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Monday, June 11, 2018

What Does It Mean To Be Hafu In Japan

I'm with my friend, Matthew, who Tweeted recently that he hates the term "hafu".

It's a Japanese term created by the Japanese to describe kids who have two parents: one Japanese, and one something else.

The kids are hafu-Japanese.

It's that sucky katakana Japanese language way of saying half.

It's meant as a derogatory term to put down anyone whom they feel isn't completely Japanese... they can thus only be hafu Japanese.

It's part of the Japanese kata to be Japanese... and anything less than 100 per cent kata following - including happening to be born with one parent a non-Japanese, is enough to make them not Japanese.

It's one of those incredibly ridiculous thing about Japan that I despise.

It's worse than discussing a foreigner doing their utmost to learn all the kata about Japan: how to speak; how to eat; how to dress; how to think; how to be Japanese... and then claiming they aren't Japanese even when they become Japanese citizens (or try to become Japanese citizens)... it's why so few immigrants to Japan even bother anymore.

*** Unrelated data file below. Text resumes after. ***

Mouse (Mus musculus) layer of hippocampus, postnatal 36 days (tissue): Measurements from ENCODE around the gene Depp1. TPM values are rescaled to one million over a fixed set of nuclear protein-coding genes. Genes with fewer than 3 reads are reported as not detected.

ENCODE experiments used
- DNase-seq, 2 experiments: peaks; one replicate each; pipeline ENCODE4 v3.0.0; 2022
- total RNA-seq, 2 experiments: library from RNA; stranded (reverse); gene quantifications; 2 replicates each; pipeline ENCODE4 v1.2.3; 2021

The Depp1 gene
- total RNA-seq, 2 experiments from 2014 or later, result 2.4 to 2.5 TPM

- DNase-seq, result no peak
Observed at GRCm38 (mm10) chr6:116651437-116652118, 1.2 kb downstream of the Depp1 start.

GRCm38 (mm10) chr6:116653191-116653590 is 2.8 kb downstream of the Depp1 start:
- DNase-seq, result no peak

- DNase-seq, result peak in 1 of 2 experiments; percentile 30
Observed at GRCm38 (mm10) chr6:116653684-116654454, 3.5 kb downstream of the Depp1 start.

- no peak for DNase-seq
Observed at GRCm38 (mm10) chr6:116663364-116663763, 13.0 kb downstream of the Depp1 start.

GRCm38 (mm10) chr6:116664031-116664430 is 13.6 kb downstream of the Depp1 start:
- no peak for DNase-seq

What's the point? No matter what you do, in the eyes of the Japanese, you are not Japanese.

But with regards to the humiliating term "hafu" (humiliating in my opinion)... we have a person born in Japan... and even should that person live their entire life in Japan, speak, read, eat, and think like a Japanese, they are punished because their parents dared to love one another and create a child that is not 100 percent Japanese.

There are indeed many good kata for the Japanese to follow that will ensure that the Japanese identity continues to exist.

But ignoring the so-called hafu as NOT being Japanese enough is just plain ugly.

Here... take a look at this short CNN video that was attached to Matthew's tweet:

Andrew Joseph

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